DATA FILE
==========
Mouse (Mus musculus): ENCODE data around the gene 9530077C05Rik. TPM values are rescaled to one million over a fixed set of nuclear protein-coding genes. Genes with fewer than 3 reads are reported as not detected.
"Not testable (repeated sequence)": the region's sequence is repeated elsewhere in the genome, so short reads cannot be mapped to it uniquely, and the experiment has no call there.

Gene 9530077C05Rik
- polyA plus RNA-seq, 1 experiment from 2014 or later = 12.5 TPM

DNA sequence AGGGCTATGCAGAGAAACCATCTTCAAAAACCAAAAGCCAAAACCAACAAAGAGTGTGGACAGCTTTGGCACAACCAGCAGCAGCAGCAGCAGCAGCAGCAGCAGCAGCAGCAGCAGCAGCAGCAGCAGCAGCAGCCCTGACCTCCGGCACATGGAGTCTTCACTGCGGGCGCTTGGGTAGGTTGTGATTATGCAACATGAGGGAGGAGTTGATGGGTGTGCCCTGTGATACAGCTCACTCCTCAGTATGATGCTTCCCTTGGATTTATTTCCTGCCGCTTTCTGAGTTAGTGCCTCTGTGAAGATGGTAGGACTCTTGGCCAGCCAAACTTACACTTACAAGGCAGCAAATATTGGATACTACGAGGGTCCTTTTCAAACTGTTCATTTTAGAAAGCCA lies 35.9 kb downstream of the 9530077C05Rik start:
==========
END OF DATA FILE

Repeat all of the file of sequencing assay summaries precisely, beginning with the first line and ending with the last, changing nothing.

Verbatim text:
Mouse (Mus musculus): ENCODE data around the gene 9530077C05Rik. TPM values are rescaled to one million over a fixed set of nuclear protein-coding genes. Genes with fewer than 3 reads are reported as not detected.
"Not testable (repeated sequence)": the region's sequence is repeated elsewhere in the genome, so short reads cannot be mapped to it uniquely, and the experiment has no call there.

Gene 9530077C05Rik
- polyA plus RNA-seq, 1 experiment from 2014 or later = 12.5 TPM

DNA sequence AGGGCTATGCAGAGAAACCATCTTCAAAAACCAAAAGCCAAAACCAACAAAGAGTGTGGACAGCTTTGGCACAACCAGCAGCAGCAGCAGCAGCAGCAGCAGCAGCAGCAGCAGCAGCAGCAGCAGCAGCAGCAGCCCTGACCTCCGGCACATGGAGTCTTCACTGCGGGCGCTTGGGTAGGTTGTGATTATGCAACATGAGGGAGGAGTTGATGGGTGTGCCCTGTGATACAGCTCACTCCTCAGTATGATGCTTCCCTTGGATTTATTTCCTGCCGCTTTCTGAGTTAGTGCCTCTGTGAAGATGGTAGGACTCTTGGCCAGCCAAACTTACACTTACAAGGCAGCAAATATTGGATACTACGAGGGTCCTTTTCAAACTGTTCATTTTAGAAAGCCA lies 35.9 kb downstream of the 9530077C05Rik start: